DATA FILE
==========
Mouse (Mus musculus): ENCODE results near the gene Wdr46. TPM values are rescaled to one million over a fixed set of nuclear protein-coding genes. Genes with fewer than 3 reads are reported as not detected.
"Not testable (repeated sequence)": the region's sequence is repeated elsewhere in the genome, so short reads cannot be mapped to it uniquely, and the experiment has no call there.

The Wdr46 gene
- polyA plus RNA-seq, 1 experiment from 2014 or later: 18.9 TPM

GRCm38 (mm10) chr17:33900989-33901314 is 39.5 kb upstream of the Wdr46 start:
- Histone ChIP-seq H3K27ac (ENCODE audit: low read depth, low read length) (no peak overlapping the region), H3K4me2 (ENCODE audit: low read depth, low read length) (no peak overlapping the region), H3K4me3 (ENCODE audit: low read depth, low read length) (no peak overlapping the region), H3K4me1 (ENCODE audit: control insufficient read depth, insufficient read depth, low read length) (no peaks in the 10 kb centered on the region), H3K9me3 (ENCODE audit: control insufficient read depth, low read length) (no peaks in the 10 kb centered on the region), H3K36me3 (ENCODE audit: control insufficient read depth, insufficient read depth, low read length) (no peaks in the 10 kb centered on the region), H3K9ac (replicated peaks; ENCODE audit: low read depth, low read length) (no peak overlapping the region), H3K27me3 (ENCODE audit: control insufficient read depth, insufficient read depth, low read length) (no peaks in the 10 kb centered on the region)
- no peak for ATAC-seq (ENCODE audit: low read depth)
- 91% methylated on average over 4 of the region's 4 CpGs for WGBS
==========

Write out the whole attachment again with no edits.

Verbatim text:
Mouse (Mus musculus): ENCODE results near the gene Wdr46. TPM values are rescaled to one million over a fixed set of nuclear protein-coding genes. Genes with fewer than 3 reads are reported as not detected.
"Not testable (repeated sequence)": the region's sequence is repeated elsewhere in the genome, so short reads cannot be mapped to it uniquely, and the experiment has no call there.

The Wdr46 gene
- polyA plus RNA-seq, 1 experiment from 2014 or later: 18.9 TPM

GRCm38 (mm10) chr17:33900989-33901314 is 39.5 kb upstream of the Wdr46 start:
- Histone ChIP-seq H3K27ac (ENCODE audit: low read depth, low read length) (no peak overlapping the region), H3K4me2 (ENCODE audit: low read depth, low read length) (no peak overlapping the region), H3K4me3 (ENCODE audit: low read depth, low read length) (no peak overlapping the region), H3K4me1 (ENCODE audit: control insufficient read depth, insufficient read depth, low read length) (no peaks in the 10 kb centered on the region), H3K9me3 (ENCODE audit: control insufficient read depth, low read length) (no peaks in the 10 kb centered on the region), H3K36me3 (ENCODE audit: control insufficient read depth, insufficient read depth, low read length) (no peaks in the 10 kb centered on the region), H3K9ac (replicated peaks; ENCODE audit: low read depth, low read length) (no peak overlapping the region), H3K27me3 (ENCODE audit: control insufficient read depth, insufficient read depth, low read length) (no peaks in the 10 kb centered on the region)
- no peak for ATAC-seq (ENCODE audit: low read depth)
- 91% methylated on average over 4 of the region's 4 CpGs for WGBS